UCL School of Management

6 March 2020

Why do female entrepreneurs make the industry choices that they do?

Photo of MRes student Aardra Chandra Mouli

This International Women’s Day, Aardra Chandra Mouli, first year MRes/PhD student at The School of Management shares how her experience as a biotech engineer and founder of India’s first fully women-owned environmental biotech company led her to embark on her exciting research project at UCL School of Management.

Throughout her career Aardra worked to make science and entrepreneurship accessible to everyone interested in those fields, specifically women. Her areas of research are; gender and entrepreneurship, specifically female entrepreneurship.

How I became interested in female entrepreneurship

I founded India’s first fully women-owned environmental biotech start-up. My company, which is active in bio-product development and manufacture, also has an all-female research and production team. This professional experience, combined with a personal and academic interest in female entrepreneurship and its antecedents, motivated me to pursue research into this area.


Good Fit, Bad Fit: Identifying Antecedents to Gender-Based Differences in Industry Choice of Entrepreneurs

Project Details

My current research interest is to identify the possible antecedents influencing entrepreneurial intentions with regards to the industry choice of female entrepreneurs, in the context of socio-psychological and sociological research perspectives. My study will focus particularly on role-congruity and gender stereotyping. I also aim to identify possible implications (e.g. disparities, penalties or advantages) for support available to entrepreneurs, access to capital, and venture growth.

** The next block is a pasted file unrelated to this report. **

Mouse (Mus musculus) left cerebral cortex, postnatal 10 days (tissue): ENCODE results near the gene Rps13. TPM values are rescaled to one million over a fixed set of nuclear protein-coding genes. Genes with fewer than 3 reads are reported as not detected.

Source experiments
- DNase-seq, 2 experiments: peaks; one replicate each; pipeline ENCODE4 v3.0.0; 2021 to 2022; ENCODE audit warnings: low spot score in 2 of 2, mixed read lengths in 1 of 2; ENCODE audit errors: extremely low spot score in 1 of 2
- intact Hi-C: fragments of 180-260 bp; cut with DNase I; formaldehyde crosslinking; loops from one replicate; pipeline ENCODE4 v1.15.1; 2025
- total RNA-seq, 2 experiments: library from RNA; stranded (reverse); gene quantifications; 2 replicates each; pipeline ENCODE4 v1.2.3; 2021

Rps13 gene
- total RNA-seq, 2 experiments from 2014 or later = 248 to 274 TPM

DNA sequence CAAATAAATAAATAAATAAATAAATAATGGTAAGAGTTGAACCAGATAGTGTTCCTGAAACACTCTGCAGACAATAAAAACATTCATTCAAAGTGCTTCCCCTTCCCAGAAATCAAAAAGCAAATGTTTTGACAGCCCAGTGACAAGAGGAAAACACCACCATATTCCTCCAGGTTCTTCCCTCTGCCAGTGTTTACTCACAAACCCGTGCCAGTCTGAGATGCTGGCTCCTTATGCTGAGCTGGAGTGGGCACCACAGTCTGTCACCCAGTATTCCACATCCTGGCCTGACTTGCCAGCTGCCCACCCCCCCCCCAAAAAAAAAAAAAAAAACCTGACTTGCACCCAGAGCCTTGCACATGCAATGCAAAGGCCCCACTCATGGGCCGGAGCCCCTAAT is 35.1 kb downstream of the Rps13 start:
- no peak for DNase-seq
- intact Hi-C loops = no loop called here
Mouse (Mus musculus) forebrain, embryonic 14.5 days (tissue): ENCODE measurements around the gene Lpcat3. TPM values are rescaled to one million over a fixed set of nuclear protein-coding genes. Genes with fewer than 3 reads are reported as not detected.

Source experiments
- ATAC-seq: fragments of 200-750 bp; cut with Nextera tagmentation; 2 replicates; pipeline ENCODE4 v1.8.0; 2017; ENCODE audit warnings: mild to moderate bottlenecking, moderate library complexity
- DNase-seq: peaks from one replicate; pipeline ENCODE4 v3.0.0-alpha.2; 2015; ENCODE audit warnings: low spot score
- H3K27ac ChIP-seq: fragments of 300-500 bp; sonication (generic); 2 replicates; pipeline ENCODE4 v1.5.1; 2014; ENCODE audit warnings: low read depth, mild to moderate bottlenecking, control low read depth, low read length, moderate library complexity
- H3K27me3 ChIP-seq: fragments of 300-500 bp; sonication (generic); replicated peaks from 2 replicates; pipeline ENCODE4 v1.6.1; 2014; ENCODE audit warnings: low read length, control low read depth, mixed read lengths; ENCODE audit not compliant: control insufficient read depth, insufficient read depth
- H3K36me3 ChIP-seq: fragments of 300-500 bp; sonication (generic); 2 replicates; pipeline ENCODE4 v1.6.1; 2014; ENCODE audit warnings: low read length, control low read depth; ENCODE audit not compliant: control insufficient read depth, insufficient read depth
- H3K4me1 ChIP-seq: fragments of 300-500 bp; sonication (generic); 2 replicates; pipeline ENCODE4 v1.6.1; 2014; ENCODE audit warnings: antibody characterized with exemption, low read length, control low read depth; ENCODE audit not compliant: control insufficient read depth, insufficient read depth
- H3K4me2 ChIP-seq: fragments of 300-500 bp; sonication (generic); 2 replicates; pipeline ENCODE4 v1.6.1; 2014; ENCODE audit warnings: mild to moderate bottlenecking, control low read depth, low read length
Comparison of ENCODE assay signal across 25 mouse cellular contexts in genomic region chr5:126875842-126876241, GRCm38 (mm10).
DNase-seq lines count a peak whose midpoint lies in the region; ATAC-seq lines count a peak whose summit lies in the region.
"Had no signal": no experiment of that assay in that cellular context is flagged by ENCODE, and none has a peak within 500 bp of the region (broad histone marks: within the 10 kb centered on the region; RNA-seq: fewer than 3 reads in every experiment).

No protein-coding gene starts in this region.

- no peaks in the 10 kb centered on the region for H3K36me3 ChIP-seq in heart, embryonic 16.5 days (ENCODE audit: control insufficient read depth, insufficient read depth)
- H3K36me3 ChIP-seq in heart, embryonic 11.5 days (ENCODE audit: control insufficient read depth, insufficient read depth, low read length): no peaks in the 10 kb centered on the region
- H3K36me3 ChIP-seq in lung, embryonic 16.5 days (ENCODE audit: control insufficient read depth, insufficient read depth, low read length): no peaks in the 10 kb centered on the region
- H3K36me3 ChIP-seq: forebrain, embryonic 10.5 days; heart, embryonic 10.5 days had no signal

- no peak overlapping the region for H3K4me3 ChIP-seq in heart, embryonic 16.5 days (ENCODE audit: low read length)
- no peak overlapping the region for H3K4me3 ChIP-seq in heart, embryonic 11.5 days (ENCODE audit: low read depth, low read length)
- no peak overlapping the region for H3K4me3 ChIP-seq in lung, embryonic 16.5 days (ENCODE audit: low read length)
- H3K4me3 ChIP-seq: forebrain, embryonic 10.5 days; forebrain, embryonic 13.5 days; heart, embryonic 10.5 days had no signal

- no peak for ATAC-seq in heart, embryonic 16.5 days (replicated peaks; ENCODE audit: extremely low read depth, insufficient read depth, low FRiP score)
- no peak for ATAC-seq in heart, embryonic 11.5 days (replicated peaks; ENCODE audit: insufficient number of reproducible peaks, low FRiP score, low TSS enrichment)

These issues are particularly relevant in the light of efforts to promote gender parity in entrepreneurship – such as the DIANA International Research Project and the Alison Rose Review of Female Entrepreneurship – and the strong global impetus to focus on equitable financial and developmental growth strategies. On average, ventures that are women-owned or women-led are found to be smaller, more likely to be concentrated in retail or service sectors, with slower growth rates, lower growth targets, and limited access to funding, even though capital is a factor that is both key to venture growth as well as challenging to raise, especially for female entrepreneurs.

Interested in Aardra’s research or experience? Find out more on her profile.

Last updated Friday, 14 August 2020